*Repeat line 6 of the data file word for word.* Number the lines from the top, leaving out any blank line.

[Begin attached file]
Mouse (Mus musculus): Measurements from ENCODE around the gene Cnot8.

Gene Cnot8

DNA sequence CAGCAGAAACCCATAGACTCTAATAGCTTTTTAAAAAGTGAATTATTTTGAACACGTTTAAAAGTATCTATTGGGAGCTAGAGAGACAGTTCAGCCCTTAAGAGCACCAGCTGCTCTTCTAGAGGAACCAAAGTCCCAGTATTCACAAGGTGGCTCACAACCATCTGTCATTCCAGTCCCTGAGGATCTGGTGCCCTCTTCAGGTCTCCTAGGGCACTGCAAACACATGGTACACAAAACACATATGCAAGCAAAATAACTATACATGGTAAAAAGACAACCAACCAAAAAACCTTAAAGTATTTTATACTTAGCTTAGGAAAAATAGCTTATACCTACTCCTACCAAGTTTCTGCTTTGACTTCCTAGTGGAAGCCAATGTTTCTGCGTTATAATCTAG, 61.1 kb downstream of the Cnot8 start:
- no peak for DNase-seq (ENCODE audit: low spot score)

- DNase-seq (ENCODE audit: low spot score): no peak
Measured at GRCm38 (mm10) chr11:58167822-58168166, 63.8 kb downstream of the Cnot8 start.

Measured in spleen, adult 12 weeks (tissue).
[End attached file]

Measured at GRCm38 (mm10) chr11:58167822-58168166, 63.8 kb downstream of the Cnot8 start.